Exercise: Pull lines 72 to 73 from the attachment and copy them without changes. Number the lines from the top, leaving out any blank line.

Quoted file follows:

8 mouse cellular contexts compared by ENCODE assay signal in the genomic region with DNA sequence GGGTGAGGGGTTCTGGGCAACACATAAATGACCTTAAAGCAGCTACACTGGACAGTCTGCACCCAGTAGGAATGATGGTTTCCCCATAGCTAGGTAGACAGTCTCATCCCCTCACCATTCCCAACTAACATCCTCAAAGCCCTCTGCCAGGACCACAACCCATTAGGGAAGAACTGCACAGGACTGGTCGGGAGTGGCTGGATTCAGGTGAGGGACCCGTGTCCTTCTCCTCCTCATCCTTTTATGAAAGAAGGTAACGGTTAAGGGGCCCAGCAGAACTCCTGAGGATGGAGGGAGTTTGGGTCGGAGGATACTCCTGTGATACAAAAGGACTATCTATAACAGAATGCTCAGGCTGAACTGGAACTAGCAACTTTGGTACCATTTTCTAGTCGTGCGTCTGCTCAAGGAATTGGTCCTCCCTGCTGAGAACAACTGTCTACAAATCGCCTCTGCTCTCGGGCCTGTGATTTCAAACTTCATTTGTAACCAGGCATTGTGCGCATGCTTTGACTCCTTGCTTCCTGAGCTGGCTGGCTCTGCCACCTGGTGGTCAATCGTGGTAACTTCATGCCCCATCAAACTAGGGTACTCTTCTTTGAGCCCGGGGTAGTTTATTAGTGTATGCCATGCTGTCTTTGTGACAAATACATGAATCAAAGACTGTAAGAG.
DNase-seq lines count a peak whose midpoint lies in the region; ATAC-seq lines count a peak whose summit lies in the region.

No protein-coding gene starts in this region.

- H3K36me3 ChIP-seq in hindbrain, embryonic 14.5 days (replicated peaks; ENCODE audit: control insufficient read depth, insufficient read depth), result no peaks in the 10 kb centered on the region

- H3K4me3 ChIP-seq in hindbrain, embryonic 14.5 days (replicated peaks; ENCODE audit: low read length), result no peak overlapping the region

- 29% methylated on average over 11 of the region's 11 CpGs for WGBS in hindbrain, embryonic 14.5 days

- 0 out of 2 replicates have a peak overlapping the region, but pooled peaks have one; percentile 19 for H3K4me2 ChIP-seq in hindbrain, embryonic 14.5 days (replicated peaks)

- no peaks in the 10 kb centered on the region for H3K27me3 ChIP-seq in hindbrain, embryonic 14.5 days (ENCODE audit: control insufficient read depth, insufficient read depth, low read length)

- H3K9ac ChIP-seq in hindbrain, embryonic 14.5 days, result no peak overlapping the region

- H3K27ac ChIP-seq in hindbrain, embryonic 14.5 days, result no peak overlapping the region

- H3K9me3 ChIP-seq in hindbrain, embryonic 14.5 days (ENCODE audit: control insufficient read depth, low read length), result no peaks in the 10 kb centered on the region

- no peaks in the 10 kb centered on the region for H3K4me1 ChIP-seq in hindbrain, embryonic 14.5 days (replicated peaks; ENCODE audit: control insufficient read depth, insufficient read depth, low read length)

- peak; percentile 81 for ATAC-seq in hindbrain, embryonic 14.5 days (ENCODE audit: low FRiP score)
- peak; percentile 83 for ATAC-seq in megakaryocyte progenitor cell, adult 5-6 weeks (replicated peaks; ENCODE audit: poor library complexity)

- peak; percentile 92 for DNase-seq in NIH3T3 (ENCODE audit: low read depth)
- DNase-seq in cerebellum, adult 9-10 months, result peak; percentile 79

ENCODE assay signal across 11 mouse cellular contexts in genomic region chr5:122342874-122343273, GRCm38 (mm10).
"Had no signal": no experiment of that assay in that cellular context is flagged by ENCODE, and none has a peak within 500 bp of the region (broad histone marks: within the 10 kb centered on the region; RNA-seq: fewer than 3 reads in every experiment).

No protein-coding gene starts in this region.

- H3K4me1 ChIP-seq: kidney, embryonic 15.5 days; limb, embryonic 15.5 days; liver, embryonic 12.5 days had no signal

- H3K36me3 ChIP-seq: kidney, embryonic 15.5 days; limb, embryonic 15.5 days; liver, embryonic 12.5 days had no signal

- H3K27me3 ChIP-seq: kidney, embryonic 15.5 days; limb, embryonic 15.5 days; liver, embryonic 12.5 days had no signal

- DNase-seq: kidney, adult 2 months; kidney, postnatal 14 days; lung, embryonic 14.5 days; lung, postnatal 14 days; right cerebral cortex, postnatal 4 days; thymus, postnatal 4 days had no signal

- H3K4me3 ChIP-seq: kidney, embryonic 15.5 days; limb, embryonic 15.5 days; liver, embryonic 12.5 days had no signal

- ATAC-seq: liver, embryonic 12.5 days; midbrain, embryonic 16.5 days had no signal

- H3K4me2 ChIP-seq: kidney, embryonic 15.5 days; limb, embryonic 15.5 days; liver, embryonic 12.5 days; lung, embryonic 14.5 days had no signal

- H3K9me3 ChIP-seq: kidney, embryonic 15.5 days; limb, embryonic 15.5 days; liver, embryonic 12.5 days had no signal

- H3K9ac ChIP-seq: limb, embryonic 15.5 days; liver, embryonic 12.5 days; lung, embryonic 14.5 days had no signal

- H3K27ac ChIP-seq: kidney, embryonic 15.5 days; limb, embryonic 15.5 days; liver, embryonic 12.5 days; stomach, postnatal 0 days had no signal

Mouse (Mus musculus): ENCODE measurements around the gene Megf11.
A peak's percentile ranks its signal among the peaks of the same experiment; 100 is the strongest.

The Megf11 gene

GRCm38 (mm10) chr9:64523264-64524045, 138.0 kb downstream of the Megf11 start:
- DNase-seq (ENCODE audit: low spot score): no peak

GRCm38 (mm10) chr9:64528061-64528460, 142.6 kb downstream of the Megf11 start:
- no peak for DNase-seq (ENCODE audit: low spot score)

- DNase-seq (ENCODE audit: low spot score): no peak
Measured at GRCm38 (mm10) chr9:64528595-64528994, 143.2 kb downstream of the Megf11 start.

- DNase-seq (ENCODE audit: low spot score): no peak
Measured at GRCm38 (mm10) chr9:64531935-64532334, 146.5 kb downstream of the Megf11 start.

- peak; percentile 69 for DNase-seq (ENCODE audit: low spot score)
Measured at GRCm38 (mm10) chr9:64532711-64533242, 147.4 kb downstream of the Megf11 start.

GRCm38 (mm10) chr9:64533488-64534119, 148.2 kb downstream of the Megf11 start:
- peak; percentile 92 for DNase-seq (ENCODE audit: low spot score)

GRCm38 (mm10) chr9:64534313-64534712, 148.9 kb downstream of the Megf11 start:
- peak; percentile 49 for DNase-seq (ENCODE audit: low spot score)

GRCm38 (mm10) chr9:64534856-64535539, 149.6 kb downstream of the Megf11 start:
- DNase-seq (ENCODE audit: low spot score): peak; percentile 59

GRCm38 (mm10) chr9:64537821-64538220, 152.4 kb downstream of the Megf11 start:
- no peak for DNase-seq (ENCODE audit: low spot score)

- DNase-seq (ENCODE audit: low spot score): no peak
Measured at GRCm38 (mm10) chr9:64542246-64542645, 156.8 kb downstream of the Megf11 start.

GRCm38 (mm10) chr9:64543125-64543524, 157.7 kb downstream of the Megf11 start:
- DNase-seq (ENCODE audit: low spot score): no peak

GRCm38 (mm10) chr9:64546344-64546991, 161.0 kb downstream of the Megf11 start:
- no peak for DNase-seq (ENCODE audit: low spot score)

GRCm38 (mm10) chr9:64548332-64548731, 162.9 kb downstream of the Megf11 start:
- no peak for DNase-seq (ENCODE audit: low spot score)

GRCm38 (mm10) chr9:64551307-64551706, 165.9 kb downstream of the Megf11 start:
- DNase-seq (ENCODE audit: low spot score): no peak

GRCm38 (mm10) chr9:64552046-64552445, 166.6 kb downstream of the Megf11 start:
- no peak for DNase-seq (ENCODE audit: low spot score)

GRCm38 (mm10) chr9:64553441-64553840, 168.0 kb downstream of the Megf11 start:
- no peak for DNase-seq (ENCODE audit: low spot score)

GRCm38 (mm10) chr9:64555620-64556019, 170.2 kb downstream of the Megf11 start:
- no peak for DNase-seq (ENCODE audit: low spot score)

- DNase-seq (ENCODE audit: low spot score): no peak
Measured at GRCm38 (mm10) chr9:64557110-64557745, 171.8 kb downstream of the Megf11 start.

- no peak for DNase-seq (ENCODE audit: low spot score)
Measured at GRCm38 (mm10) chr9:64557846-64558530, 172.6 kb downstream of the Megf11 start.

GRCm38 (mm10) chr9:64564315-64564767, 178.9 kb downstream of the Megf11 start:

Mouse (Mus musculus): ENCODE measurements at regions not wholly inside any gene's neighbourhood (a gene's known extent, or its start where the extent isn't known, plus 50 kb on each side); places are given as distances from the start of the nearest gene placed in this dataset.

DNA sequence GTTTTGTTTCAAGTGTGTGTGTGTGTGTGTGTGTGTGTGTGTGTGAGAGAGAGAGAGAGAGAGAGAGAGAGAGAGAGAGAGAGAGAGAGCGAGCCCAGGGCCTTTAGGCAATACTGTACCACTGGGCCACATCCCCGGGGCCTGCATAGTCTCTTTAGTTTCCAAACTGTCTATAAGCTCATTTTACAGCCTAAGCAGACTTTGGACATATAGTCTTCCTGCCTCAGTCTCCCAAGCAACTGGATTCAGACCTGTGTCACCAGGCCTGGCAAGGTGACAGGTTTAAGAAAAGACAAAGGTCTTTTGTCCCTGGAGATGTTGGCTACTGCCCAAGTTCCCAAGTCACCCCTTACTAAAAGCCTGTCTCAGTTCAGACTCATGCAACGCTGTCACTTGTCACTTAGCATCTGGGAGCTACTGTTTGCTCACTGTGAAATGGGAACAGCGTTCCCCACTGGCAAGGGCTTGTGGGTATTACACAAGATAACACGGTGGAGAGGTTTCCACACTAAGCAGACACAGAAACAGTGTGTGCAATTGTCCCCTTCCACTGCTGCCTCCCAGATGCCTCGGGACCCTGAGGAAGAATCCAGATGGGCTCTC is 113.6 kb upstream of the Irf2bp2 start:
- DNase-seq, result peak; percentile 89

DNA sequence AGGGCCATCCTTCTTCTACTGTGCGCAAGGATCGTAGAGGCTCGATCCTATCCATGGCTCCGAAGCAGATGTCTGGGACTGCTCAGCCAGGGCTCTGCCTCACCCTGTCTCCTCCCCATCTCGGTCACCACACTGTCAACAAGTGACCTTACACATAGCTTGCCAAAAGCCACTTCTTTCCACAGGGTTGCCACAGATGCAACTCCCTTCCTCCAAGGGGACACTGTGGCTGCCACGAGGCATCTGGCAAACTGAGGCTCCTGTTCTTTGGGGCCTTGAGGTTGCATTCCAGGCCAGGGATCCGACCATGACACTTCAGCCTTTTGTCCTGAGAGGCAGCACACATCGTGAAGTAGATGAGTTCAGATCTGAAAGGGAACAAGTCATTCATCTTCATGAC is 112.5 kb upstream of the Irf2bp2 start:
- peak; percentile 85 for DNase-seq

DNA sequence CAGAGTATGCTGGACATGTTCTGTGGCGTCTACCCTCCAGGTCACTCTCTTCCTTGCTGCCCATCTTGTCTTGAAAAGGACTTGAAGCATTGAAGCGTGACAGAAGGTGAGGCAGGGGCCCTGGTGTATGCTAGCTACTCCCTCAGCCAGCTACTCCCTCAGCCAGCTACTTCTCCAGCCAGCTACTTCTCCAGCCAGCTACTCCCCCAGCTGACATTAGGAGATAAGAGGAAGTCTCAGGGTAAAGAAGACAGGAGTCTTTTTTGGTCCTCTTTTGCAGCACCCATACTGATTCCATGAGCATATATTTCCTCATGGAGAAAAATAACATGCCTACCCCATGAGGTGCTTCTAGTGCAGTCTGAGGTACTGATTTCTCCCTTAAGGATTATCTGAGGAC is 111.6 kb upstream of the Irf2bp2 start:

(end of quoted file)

Mouse (Mus musculus): ENCODE measurements at regions not wholly inside any gene's neighbourhood (a gene's known extent, or its start where the extent isn't known, plus 50 kb on each side); places are given as distances from the start of the nearest gene placed in this dataset.

DNA sequence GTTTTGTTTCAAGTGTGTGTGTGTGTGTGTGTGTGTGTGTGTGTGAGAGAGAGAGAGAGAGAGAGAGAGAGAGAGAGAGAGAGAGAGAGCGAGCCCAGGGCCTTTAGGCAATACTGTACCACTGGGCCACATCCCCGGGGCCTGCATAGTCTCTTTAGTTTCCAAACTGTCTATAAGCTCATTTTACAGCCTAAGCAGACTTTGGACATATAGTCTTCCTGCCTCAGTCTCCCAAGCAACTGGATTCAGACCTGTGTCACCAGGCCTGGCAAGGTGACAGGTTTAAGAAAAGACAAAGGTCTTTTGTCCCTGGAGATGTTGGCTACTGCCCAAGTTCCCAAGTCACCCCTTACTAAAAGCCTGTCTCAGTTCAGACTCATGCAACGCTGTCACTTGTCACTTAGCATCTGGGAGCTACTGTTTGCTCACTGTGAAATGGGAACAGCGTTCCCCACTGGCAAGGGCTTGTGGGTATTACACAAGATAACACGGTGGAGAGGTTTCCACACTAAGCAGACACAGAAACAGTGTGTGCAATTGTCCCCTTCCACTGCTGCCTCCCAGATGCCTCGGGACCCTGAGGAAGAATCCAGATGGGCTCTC is 113.6 kb upstream of the Irf2bp2 start: